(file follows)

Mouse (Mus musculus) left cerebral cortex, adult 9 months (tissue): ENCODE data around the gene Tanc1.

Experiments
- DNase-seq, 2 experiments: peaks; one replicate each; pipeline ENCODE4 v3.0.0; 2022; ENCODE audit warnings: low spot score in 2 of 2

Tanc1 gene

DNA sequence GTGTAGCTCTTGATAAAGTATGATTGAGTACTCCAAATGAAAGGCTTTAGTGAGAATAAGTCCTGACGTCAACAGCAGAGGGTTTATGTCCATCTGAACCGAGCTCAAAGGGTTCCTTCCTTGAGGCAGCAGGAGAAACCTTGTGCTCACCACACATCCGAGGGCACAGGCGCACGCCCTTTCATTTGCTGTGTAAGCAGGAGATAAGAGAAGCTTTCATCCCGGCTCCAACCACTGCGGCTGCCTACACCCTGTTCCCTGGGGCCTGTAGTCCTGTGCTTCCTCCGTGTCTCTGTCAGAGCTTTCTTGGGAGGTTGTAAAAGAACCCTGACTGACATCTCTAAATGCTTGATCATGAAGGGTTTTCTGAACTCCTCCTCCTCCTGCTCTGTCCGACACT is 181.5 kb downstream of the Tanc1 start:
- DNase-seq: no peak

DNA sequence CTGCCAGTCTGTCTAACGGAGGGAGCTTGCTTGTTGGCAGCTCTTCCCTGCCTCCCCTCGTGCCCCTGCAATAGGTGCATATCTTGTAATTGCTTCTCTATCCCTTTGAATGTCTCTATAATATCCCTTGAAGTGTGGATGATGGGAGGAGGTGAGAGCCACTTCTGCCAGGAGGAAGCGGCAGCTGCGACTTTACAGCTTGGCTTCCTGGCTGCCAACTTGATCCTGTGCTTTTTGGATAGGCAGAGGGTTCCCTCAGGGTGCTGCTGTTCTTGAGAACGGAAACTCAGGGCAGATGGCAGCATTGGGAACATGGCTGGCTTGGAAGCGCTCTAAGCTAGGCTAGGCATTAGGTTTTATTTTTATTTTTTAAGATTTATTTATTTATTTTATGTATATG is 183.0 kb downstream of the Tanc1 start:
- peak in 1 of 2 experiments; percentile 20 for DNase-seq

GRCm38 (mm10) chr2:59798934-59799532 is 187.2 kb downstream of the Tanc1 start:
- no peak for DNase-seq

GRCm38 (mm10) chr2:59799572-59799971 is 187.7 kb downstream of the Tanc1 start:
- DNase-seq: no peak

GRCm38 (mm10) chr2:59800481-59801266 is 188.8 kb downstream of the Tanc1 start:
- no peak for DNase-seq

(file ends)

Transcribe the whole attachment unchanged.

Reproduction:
Mouse (Mus musculus) left cerebral cortex, adult 9 months (tissue): ENCODE data around the gene Tanc1.

Experiments
- DNase-seq, 2 experiments: peaks; one replicate each; pipeline ENCODE4 v3.0.0; 2022; ENCODE audit warnings: low spot score in 2 of 2

Tanc1 gene

DNA sequence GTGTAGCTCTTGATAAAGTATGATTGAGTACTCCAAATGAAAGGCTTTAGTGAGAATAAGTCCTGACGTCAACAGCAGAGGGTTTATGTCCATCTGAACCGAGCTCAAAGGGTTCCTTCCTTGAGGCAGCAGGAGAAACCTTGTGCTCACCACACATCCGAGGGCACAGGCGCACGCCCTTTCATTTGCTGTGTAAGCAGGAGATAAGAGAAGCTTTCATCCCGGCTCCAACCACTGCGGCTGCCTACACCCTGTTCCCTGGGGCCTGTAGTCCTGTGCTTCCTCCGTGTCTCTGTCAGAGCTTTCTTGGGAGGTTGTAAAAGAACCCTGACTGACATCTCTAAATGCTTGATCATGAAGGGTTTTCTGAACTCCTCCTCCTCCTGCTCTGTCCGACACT is 181.5 kb downstream of the Tanc1 start:
- DNase-seq: no peak

DNA sequence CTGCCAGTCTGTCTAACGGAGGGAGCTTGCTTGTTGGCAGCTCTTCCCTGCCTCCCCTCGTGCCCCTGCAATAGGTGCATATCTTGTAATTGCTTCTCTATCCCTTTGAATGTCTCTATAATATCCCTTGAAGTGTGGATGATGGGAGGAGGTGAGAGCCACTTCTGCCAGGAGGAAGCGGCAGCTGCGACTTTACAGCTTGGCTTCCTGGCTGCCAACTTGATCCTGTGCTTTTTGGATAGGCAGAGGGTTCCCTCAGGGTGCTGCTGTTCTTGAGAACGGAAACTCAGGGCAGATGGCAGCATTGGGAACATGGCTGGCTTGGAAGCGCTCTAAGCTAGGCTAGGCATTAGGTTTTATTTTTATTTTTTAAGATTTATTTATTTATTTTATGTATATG is 183.0 kb downstream of the Tanc1 start:
- peak in 1 of 2 experiments; percentile 20 for DNase-seq

GRCm38 (mm10) chr2:59798934-59799532 is 187.2 kb downstream of the Tanc1 start:
- no peak for DNase-seq

GRCm38 (mm10) chr2:59799572-59799971 is 187.7 kb downstream of the Tanc1 start:
- DNase-seq: no peak

GRCm38 (mm10) chr2:59800481-59801266 is 188.8 kb downstream of the Tanc1 start:
- no peak for DNase-seq